China $3.7 billion loan far from done deal
Contrary to recent reports, Ukraine has not yet finalized a record $3.7 billion loan deal with China for coal gasification, an informed source said.
Local media outlets Interfax-Ukraine and Kommersant, as well as Bloomberg news service reported on July 16 that Ukraine and China already agreed on the deal. But so far, the two nations have merely discussed such a possible loan. If signed, the deal would be the latest in a flurry of multibillion-dollar deals under discussion.
No agreement has been sealed, said a Chinese government source who spoke to Kyiv Post on condition of anonymity. If Ukraine lands the loan, the funds could be used for upgrades and modernization energy infrastructure to decrease the national economy’s dependence on increasingly costly Russian gas.
Ukraine’s Energy Ministry, which triggered speculation about the deal through a press release issued early this week, would not clarify the issue. In a vague statement, the ministry said that a protocol of the meeting had been signed involving the loan.
The negotiated deal includes building coal gasification plants and switching utilities from burning gas to coal slurry, a mix of water, coal and about 1 per cent of additives. Experts say the deal would decrease dependency on Russian gas and stimulate consumption of locally produced coal.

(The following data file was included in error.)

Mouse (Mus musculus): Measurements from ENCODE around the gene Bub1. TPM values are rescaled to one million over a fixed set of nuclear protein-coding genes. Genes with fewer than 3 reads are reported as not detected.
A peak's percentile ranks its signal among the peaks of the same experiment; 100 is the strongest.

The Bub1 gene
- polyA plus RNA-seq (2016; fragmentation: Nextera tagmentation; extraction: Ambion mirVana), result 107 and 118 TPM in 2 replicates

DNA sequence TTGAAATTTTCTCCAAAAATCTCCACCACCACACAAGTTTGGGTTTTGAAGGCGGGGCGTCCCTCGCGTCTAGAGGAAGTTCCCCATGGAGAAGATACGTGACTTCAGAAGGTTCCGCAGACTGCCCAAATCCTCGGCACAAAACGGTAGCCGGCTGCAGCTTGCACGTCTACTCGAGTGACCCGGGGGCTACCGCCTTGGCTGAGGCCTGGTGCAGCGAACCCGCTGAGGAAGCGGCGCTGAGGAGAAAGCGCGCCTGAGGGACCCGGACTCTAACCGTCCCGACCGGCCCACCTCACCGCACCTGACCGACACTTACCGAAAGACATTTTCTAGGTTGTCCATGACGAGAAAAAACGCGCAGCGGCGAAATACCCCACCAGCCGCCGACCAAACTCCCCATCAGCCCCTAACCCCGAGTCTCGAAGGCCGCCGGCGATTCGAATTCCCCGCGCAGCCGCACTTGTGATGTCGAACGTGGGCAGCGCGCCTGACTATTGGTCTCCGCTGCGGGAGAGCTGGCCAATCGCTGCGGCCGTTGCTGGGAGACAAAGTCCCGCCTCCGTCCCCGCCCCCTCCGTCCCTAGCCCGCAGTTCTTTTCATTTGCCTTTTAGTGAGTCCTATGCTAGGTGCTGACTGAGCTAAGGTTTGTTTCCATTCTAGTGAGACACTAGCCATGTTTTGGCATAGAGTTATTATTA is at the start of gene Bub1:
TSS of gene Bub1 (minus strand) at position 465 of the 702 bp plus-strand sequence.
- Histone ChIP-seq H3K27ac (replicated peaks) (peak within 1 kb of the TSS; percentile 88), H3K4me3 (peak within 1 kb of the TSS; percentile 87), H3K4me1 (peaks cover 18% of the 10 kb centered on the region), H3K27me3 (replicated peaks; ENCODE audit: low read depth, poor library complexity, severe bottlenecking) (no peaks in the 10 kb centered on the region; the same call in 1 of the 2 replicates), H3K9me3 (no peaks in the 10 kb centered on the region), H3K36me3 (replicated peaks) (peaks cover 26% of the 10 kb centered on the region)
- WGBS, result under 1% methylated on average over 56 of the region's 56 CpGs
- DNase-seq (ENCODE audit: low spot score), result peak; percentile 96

“We think this deal has no immediate short-term impact on Ukraine’s fuel supply balance as coal gasification plants will take three to five years to build. However, their launch could enable the phasing out of gas imports in the medium term,” investment bank Dragon Capital wrote.
The deal is likely to be realized, predicted Dmytro Marunych, director of the Kyiv-based Energy Studies Institute, a think tank. China is interested in selling its technologies to Ukraine for the loaned money, he added, particularly in the field of coal slurry.
The Chinese appear eager to give loans to modernize Ukrainian state-owned coal mines. A pilot project deal was signed in 2010 and includes financing the modernization of a coal mine in Lysychansk for $85 million. China already transferred the first $16 million in June.
A total of $1 billion in Chinese loans will be used on modernizing Soviet-era mines, most of which are in desperate need of investment.
China also appears to be eyeing Ukraine’s agriculture promise. Ukrainian officials earlier this year announced plans to lure $3 billion in loans from China to support agricultural projects in areas including trade, fertilizer and cultivation. Major areas of investment are said to include procuring pesticide, seeds and equipment from China, and selling Ukrainian agricultural products to China.
Weeks ago, China revealed that it had inked a central bank currency swap with the National Bank of Ukraine valued at $2.4 billion.
Activity between private sector Ukrainian companies and China also appears to be on the rise.
Citing a Ukrainian agricultural tycoon, Reuters reported on July 19 that Ukraine expects to sign a corn quarantine agreement with Beijing, paving the way for exports to China.
“Ukraine is expecting the agreement to be signed by the end of the year and soon after that, we can start to load corn to China,” Oleg Bakhmatyuk, chairman of the board of UkrLandFarming, was quoted by Reuters as saying.
According to Reuters, the corn deal marks a move by China, the world’s second largest corn consumer and a big importer of this crop, to “strengthen food security” by diversifying supplies.